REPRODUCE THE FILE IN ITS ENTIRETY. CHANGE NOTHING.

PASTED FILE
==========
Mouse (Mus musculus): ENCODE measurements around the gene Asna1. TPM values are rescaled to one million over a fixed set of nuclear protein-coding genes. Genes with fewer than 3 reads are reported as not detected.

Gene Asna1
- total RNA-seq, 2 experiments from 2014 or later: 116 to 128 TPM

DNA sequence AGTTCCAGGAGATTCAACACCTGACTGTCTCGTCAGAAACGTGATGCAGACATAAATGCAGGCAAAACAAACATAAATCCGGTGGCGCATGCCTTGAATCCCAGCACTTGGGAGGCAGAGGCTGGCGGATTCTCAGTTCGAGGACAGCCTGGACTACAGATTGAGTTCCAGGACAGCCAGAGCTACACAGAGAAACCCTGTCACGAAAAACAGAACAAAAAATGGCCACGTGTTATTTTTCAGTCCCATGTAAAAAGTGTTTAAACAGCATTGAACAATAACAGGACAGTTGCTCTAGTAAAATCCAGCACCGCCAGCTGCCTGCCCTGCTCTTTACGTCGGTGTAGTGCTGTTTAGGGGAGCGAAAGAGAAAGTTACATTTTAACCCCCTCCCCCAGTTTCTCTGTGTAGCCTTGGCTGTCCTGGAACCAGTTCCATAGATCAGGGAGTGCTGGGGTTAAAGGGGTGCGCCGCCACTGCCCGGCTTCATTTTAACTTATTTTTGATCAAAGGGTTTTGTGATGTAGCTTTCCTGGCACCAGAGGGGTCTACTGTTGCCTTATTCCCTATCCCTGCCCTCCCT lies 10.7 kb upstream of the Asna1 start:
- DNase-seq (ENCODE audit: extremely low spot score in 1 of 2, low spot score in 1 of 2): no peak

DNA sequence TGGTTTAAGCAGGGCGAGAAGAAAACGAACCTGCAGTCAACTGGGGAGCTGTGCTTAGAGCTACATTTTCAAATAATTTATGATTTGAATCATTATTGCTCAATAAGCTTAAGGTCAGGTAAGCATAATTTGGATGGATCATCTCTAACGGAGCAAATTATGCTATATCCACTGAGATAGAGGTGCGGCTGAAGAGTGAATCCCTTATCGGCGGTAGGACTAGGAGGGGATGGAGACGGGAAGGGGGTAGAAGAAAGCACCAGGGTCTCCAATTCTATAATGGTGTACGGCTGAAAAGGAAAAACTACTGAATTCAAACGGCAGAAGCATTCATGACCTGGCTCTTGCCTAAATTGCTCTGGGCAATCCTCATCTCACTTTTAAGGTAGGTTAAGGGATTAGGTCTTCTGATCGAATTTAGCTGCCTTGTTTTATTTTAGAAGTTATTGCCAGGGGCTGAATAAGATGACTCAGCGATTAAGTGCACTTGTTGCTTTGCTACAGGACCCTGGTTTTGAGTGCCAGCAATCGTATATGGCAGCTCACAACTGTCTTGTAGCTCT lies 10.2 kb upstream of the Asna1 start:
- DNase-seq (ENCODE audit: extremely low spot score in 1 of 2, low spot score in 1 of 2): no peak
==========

Mouse (Mus musculus): ENCODE measurements around the gene Asna1. TPM values are rescaled to one million over a fixed set of nuclear protein-coding genes. Genes with fewer than 3 reads are reported as not detected.

Gene Asna1
- total RNA-seq, 2 experiments from 2014 or later: 116 to 128 TPM

DNA sequence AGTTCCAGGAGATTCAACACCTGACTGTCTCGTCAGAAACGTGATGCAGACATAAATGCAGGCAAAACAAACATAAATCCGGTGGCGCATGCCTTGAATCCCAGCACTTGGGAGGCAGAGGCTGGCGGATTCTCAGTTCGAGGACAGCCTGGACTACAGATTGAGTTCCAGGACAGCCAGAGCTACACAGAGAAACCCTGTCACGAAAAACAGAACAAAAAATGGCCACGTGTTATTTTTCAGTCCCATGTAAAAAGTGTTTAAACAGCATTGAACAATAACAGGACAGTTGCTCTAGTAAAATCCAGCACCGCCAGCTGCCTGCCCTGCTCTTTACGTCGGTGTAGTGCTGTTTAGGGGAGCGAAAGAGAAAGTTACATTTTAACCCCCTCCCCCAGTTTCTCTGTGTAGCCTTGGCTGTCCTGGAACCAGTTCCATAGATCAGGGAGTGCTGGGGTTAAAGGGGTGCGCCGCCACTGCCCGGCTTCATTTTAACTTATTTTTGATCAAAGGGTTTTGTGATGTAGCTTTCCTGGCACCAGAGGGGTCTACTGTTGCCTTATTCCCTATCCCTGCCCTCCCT lies 10.7 kb upstream of the Asna1 start:
- DNase-seq (ENCODE audit: extremely low spot score in 1 of 2, low spot score in 1 of 2): no peak

DNA sequence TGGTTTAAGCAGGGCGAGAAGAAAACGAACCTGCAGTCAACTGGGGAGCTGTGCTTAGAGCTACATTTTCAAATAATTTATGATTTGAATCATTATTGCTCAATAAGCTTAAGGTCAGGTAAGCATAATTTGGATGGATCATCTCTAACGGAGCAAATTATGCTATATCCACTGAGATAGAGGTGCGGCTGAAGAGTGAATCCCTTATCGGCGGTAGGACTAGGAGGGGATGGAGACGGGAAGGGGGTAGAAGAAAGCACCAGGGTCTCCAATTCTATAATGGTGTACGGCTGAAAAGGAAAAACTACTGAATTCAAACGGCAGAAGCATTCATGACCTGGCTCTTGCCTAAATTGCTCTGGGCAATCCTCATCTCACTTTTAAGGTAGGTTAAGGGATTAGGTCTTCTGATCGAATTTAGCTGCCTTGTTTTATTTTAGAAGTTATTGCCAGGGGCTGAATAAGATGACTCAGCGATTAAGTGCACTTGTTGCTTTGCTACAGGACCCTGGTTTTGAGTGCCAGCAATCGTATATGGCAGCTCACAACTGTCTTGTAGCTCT lies 10.2 kb upstream of the Asna1 start:
- DNase-seq (ENCODE audit: extremely low spot score in 1 of 2, low spot score in 1 of 2): no peak